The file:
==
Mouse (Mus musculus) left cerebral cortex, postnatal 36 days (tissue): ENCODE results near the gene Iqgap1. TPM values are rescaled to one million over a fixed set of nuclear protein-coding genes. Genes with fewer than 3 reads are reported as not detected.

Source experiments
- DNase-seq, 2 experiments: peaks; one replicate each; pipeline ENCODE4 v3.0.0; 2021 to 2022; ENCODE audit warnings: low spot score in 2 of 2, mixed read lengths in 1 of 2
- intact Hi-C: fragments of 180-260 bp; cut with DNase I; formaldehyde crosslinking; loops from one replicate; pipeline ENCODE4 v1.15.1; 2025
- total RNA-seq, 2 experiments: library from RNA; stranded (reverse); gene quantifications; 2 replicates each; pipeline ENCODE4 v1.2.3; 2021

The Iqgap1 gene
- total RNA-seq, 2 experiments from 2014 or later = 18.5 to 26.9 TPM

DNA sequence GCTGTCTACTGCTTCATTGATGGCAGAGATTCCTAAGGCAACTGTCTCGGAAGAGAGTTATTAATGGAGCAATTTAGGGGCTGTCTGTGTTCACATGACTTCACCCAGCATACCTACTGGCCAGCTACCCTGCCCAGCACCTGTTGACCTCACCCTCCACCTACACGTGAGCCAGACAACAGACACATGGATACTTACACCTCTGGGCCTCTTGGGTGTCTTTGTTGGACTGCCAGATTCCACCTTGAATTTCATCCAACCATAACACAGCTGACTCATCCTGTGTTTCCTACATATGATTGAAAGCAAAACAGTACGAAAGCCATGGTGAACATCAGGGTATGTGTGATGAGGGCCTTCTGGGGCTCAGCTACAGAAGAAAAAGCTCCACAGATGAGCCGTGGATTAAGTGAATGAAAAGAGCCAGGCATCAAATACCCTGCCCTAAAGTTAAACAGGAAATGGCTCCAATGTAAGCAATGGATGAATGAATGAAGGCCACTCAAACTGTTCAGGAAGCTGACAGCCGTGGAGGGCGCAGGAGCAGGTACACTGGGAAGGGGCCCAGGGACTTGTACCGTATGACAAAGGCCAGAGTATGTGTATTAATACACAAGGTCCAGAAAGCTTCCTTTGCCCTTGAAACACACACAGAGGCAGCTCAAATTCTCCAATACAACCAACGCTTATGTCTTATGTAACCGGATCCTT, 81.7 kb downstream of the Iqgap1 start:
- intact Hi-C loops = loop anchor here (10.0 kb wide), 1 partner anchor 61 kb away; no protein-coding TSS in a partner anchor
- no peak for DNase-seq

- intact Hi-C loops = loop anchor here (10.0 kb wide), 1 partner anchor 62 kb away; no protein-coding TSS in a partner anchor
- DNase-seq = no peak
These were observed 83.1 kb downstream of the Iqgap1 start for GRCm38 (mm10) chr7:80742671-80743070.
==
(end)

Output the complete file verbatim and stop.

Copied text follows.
Mouse (Mus musculus) left cerebral cortex, postnatal 36 days (tissue): ENCODE results near the gene Iqgap1. TPM values are rescaled to one million over a fixed set of nuclear protein-coding genes. Genes with fewer than 3 reads are reported as not detected.

Source experiments
- DNase-seq, 2 experiments: peaks; one replicate each; pipeline ENCODE4 v3.0.0; 2021 to 2022; ENCODE audit warnings: low spot score in 2 of 2, mixed read lengths in 1 of 2
- intact Hi-C: fragments of 180-260 bp; cut with DNase I; formaldehyde crosslinking; loops from one replicate; pipeline ENCODE4 v1.15.1; 2025
- total RNA-seq, 2 experiments: library from RNA; stranded (reverse); gene quantifications; 2 replicates each; pipeline ENCODE4 v1.2.3; 2021

The Iqgap1 gene
- total RNA-seq, 2 experiments from 2014 or later = 18.5 to 26.9 TPM

DNA sequence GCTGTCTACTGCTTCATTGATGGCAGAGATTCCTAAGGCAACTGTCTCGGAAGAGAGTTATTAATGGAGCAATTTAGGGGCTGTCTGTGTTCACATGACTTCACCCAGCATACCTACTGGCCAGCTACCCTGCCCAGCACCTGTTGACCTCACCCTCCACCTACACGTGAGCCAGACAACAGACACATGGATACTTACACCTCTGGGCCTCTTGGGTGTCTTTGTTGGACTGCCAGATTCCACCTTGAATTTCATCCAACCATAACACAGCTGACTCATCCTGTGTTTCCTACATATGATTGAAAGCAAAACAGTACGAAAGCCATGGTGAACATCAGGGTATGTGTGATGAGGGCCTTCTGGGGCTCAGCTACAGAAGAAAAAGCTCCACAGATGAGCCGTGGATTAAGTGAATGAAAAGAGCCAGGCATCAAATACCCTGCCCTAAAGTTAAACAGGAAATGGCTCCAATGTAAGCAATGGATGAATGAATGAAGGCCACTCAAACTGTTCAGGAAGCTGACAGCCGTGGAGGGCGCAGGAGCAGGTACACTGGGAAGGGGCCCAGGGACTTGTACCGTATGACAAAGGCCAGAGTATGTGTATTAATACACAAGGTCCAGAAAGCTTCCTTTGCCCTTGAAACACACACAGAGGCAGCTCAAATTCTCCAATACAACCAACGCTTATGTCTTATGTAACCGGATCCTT, 81.7 kb downstream of the Iqgap1 start:
- intact Hi-C loops = loop anchor here (10.0 kb wide), 1 partner anchor 61 kb away; no protein-coding TSS in a partner anchor
- no peak for DNase-seq

- intact Hi-C loops = loop anchor here (10.0 kb wide), 1 partner anchor 62 kb away; no protein-coding TSS in a partner anchor
- DNase-seq = no peak
These were observed 83.1 kb downstream of the Iqgap1 start for GRCm38 (mm10) chr7:80742671-80743070.